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Sir Trevor Brooking Q&A: You will be a West Ham fan through thick and thin

26 Aug | BY Betway | MIN READ TIME |
Sir Trevor Brooking Q&A: You will be a West Ham fan through thick and thin

The Hammers legend discusses the club's new home shirt, his memories of playing at the Boleyn Ground and a life in football

As part of our #PrideInYourShirt campaign, we teamed up with West Ham icon Sir Trevor Brooking to celebrate the launch of the club’s new home strip by surprising supporters at Hammers Social Club.

Beforehand, the legendary No. 10 spoke to us about his memories of wearing the claret and blue jersey and his fondest Boleyn Ground memories, in addition to discussing a host of other topics spanning his life in football.

You’re a West Ham supporter and played for the club more than 500 times. What does the claret & blue shirt mean to you?

STB: I think the shirt is always strong link with any club and, of course, with West Ham, the claret and blue has been embedded for many, many years.

When I first started coming to watch – I was born in Barking, just a bus ride away – it was the late fifties when we were in a promotion rush.

The likes of Vic Keeble and John Dick were playing up front – you have to be in my generation to even know who I’m talking about – and it was very much a day out.

I came with my dad and my brother, who was about three years older than me, and in those days the little ones were allowed in with a stool that you were allowed to take and stand near the front so you could see the action.

And then you’d meet up with your dad and brother when the game was over. That was a fascinating introduction.

And then in the early sixties I was a schoolboy and started being scouted by the club.

Of course, that was exciting for a fan, let alone for someone thinking of joining them because in ‘64 we won the FA Cup and ‘65 the Cup Winners’ Cup and in ‘66 we’d all tell you we won the World Cup with three key players in the first 11. It was a great time.

It must have been a special feeling when you signed for the club.

STB: Initially, there were about 10 or 12 clubs interested in me and West Ham wasn’t one of them.

I was thinking of going into the game – I was at a grammar school and my mum and dad were a bit wary of me leaving a year early at the time, so I said to the clubs I’d do a two-year apprenticeship instead of three.

I’d narrowed it down to Spurs and Chelsea and then, as luck would have it, my school team – Ilford – were still in the Schools Trophy, which was the FA Cup equivalent of school competitions in those days.

We got to the quarter-finals and were playing a team from Oxford. We lost 3-2 – we should have won, we played really well – and it was a big disappointment.

But luckily for me, Ron Greenwood, who was the manager at the time, went along with the chief scout Wally St Pier because they had a couple of players – one in either team – who were joining the club that summer.

Ron watched the game and told me later he said to Wally: “Why haven’t we seen the Ilford No. 4?” Wally turned up the next day on my mum and dad’s doorstep to say they were interested.

Of course, [your decision’s made] once your team who you’ve been supporting comes along. I was relieved and in 1964 I agreed to join them a year later.Sir Trevor BrookingModern-day shirts are launched to great anticipation from the fans. Is this something you experienced as a supporter growing up?

STB: Now it would be classed as a weapon and you couldn’t bring them in, but in those days all the rattles were claret and blue. Your scarves and your hat as well, and the shirt was the symbol of the team you supported, which it always has been.

I think that over the years it’s become a fashion shirt as well as a casual shirt to wear at different times other than just the match days.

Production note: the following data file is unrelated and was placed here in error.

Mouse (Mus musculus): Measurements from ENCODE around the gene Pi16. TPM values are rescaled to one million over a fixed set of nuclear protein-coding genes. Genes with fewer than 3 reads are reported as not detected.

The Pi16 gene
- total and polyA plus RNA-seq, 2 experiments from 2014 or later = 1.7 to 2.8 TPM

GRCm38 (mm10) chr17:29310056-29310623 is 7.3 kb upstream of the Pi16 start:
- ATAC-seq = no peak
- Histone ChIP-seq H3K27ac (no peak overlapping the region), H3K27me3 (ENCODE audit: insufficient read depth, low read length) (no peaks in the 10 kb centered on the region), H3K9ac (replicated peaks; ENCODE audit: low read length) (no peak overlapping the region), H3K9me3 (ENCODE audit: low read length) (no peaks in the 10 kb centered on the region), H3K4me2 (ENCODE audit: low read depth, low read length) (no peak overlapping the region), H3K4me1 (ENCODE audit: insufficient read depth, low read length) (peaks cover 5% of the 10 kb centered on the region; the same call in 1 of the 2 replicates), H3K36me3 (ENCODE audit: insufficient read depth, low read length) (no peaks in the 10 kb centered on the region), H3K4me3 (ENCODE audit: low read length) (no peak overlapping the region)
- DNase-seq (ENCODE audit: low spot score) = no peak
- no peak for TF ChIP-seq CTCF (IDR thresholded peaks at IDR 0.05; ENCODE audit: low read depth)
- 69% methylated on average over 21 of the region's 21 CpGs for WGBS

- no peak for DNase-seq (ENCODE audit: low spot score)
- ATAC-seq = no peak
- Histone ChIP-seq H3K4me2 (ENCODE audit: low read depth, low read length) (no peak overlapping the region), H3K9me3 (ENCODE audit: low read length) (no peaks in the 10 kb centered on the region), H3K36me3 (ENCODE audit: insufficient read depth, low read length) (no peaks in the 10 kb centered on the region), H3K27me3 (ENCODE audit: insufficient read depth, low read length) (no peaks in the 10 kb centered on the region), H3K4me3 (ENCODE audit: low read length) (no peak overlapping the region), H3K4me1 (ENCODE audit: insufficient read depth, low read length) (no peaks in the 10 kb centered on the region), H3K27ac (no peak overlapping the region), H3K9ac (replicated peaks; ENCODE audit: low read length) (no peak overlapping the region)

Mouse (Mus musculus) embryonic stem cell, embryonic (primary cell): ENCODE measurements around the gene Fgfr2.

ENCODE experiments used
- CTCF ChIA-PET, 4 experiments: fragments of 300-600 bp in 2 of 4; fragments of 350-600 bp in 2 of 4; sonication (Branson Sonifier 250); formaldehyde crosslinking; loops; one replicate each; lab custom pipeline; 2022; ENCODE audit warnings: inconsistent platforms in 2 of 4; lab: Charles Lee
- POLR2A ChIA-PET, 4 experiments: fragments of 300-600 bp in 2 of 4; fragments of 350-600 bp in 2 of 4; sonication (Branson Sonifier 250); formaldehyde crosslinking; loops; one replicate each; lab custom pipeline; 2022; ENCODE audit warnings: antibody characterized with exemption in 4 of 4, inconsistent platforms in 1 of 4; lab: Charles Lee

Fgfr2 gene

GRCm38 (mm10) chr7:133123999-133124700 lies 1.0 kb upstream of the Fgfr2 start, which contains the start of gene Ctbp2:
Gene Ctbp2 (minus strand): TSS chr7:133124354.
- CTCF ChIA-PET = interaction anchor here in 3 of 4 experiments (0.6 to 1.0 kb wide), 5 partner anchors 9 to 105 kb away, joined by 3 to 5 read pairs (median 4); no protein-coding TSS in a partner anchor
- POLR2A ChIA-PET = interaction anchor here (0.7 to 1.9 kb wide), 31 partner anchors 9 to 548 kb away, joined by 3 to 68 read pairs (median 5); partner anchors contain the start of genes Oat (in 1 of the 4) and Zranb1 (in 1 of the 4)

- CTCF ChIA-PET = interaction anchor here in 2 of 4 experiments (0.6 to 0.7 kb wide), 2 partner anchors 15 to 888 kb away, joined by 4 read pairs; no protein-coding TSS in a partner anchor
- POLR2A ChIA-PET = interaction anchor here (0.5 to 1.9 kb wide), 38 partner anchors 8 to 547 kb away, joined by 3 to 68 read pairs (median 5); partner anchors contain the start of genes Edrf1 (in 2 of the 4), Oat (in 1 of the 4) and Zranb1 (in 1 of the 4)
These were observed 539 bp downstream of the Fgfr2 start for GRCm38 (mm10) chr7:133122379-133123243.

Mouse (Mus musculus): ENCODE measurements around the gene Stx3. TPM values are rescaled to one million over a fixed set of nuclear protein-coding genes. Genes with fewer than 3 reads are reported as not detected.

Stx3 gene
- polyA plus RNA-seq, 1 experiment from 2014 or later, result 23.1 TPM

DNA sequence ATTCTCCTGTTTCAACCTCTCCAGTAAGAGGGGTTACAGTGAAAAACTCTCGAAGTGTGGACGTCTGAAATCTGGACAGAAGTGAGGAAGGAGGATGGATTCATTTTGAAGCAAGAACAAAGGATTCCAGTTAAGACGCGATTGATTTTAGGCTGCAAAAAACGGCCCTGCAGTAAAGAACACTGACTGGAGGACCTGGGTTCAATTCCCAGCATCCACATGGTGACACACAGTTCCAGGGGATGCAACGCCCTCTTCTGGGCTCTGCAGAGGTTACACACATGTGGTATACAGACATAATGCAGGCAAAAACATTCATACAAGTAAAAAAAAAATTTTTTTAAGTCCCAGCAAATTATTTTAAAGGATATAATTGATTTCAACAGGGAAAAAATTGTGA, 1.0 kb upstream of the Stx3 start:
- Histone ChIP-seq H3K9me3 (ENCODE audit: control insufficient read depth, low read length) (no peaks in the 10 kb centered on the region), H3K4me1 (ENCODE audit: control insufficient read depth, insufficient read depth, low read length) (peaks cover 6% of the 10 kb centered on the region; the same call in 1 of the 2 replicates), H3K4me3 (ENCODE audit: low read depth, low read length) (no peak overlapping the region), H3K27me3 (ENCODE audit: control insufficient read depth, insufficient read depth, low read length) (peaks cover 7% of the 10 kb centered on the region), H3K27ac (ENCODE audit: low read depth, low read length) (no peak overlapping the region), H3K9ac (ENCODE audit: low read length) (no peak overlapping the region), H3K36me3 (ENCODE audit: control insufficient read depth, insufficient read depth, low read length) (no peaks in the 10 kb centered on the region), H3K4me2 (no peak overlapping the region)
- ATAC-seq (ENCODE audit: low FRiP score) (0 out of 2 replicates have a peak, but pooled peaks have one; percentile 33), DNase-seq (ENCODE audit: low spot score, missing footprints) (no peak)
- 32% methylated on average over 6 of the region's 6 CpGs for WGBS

The claret and blue was always linked closely to West Ham – ‘64 was a massive occasion.

Everyone will probably remember the semi-final when we beat Manchester United – the Law, Best, Charlton team – which was a great turn up and everyone was happy and proud to wear the claret and blue having won the FA Cup and beaten Manchester United in the semi-final.

How important was it for the new shirt to commemorate West Ham’s last season at the Boleyn Ground and what are your memories of the stadium?

STB: It’s symbolised in a straightforward way, which I think is important. I think it’s good to have a shirt that stands for what the club has been for over the last 100 years that we’ve been here.

The old Chicken Run was very much part of the atmosphere that was created when I first came to watch the team and even when I was playing. You could take a throw-in on that side and it was two yards away.

Obviously, there was all banter in the background and it was great if we were doing well and winning, but not so good if we were struggling and there was lots of advice being handed out.

But the Chicken Run was fantastic because of the bubbles and it was very much part of a great evening or game at Upton Park. The whole ground would be swaying when we were flying and to get the atmosphere like that was unique.

It’s always been a good atmosphere and I like that night games are always special.

Certainly, the different shirts that we wore during that time [were memorable]. I always had a soft spot for the light blue shorts and shirts with the two hoops – that was quite a popular one with the fans of my generation and stuck with us.

Shirt designs and fabrics have changed a lot over the years.  How does the new shirt compare to the ones you wore as a player?

STB: I think the big thing these days is that it’s got to be comfortable at other times when you’re wearing it – perhaps when you’re going out.

I can remember playing in shirts that were really thick and quite uncomfortable. You wore the same shirt whether it was boiling hot or in February when it was really cold, so that was tough at times.

Also, I don’t think we’d have worn a shirt walking around in the summer as much. Now, this particular shirt is very light, comfortable to wear. Even walking here, there were plenty of shirts in the locality and it’s become a symbol of the game.

I think they’re stylish – the light blue one is very smart as well – and those two colours have always been very reflective of the team during each season.